Saturday, 24 February 2018

The Injustice of Minumum Wage

I work in the food industry, and that means that as a 19 y/o receiving minimum wage, I get £5.60 an hour for my labour. In 2017, the living wage was set at £7.50 for those aged 25 and above, and this was implemented to make sure that those working had enough money to live on. This doesn't sit right with me, because by putting an age limit on the living wage comes an assumption that those aged under 25 don't have as many responsibilities. I have rent and bills to pay, food to buy, and it isn't fair that because I'm not old enough, I'm not entitled to the same wage as a 26 y/o when I am doing the exact same work!

Let's say that a 20y/o student was receiving the minimum student loan, which didn't cover rent costs. With a minimum wage job, the money still may not cover living costs, forcing them to either use a student overdraft or a payday loan. All of these things are a sticking plaster, a means to get by from day-to-day, and have to be paid back eventually. Now with the student loans that already need to be paid back, and the loans that allow day-to-day operation, the debt only gets worse. It has become acceptable to offer someone a temporary fix rather than pay someone a fair wage, it's another way to avoid responsibility.

According to "livingwage.org.uk", the UK average for what the real living wage should be is £8.75, and yet the national living wage is £7.50, so already there is a disparity in what is needed and what is provided. Yet I, because of my age, something that is completely outwith my control, earn £5.60, which means I earn £1.90 less per hour than my colleagues at the same level as me who happen to be over 25.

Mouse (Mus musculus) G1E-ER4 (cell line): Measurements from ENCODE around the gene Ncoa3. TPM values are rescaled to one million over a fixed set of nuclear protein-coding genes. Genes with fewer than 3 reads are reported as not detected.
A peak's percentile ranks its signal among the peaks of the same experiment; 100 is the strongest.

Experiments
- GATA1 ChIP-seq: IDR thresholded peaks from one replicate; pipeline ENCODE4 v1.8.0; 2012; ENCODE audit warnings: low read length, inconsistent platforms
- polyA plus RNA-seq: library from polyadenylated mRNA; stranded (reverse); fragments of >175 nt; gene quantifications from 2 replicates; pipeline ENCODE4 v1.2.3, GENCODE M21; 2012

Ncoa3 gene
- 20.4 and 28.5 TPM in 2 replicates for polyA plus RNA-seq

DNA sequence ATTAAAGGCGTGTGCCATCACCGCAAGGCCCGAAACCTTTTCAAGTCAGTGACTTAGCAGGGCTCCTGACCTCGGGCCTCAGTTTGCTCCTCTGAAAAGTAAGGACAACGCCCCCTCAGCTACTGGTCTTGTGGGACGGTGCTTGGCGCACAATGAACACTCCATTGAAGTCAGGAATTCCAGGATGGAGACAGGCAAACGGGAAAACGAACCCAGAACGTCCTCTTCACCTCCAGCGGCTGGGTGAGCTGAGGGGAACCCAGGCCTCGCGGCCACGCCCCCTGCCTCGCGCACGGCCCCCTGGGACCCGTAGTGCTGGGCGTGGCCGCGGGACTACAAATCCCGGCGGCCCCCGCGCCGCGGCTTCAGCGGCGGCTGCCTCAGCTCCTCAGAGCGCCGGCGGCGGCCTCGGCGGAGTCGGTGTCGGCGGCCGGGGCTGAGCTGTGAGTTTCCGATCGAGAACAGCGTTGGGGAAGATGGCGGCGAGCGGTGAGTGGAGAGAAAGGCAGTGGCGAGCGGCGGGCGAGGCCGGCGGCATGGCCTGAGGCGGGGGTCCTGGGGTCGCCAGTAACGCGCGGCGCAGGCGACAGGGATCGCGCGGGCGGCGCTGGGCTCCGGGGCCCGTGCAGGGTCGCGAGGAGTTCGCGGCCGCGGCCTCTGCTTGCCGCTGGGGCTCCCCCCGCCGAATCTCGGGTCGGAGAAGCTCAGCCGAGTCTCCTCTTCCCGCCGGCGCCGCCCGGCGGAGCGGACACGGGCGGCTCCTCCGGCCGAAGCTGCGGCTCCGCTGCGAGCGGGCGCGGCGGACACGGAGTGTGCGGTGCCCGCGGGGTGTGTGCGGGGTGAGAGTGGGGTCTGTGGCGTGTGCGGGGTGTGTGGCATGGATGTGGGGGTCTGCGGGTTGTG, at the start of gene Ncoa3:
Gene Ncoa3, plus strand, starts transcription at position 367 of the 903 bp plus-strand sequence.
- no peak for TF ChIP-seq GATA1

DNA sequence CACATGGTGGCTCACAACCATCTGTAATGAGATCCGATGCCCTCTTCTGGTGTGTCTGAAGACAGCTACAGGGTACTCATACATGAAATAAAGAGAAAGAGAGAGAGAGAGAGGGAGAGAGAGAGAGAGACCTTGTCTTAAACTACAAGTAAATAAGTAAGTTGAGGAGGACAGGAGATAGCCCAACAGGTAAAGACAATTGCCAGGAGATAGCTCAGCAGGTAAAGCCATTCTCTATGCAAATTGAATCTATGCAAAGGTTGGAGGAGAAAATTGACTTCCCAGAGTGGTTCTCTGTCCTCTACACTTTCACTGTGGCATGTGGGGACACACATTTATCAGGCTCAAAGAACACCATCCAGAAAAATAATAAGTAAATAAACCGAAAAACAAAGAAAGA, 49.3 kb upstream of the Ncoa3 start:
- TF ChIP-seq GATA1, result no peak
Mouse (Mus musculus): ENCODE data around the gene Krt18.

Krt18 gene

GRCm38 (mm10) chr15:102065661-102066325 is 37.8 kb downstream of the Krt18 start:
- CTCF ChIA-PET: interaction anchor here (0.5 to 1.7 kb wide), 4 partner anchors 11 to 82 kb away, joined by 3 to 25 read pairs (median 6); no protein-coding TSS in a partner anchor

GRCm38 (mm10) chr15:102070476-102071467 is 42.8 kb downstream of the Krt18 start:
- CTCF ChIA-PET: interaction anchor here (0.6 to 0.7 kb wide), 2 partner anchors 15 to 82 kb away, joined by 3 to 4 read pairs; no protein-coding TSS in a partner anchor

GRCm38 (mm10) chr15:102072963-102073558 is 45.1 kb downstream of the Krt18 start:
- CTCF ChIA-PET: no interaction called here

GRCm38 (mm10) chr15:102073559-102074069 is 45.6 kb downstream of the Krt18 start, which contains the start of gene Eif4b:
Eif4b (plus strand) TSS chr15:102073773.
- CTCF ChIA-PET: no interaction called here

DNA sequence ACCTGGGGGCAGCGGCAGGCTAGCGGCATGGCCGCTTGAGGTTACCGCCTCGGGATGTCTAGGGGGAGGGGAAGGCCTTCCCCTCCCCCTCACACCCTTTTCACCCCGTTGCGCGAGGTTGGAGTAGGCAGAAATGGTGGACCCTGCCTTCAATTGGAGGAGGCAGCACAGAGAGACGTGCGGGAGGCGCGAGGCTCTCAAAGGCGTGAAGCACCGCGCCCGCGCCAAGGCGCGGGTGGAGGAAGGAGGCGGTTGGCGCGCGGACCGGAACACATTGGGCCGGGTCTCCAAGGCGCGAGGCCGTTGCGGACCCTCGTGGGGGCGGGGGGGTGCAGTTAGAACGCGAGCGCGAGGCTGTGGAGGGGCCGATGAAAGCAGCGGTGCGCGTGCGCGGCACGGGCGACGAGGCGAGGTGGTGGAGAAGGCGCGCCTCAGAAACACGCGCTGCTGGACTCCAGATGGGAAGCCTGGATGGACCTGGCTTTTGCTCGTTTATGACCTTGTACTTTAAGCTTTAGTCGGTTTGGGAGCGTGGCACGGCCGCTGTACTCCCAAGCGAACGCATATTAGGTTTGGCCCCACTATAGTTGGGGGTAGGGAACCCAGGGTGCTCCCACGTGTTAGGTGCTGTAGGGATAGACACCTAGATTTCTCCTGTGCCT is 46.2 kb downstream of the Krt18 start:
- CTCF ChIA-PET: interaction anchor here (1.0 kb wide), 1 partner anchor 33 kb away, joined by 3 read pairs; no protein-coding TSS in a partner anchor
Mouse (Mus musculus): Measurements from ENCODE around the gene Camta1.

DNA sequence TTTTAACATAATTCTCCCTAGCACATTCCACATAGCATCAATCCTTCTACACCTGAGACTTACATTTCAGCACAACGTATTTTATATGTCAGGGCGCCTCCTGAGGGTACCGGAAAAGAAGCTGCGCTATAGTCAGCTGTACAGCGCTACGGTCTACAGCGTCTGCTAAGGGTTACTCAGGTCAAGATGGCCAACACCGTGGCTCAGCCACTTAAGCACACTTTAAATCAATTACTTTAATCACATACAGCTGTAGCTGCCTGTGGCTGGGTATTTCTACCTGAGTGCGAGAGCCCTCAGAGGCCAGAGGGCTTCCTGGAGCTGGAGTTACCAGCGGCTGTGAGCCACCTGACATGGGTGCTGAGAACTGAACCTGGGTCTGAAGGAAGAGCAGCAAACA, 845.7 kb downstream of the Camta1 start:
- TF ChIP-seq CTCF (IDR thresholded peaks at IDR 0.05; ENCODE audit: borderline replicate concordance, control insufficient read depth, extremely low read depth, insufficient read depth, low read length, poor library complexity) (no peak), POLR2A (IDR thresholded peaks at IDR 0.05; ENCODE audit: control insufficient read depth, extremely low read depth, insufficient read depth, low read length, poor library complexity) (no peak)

In my work, everyone is trained in the same way. Everyone does the same work. Everyone works the shifts they are given. The minimum wage was calculated by the UK government based on what they thought employers could afford, however by doing this it is saying that the profit the owners get is more important than the wage employees deserve. According to "livingwage.org.uk", businesses get increased motivation and retention rates when they pay a decent wage, and that is improves relationships between managers and their staff. Paying staff an equal and fair wage has so many benefits.

It is ridiculous that there is still a wage gap. There has been massive steps forward in terms of equality in recent years, for example, recently woman have celebrated 100 years of the vote, but there is a massive way to go. Having the minimum wage law allows employers to continue on a hierarchy, with the gap between employers and employees becoming wider, with people on low incomes still struggling to get by, and the profit staying at the top. They say one step at a time, but surely my wage should be determined based on how hard I work, rather than how old I am!

Until next time,

Alyssa x

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My name is Alyssa Faulkner. I am a Type 1 Diabetic Teen living in Scotland. I currently use a Medtronic insulin pump and an Enlite CGM, and am a volunteer for Diabetes Scotland.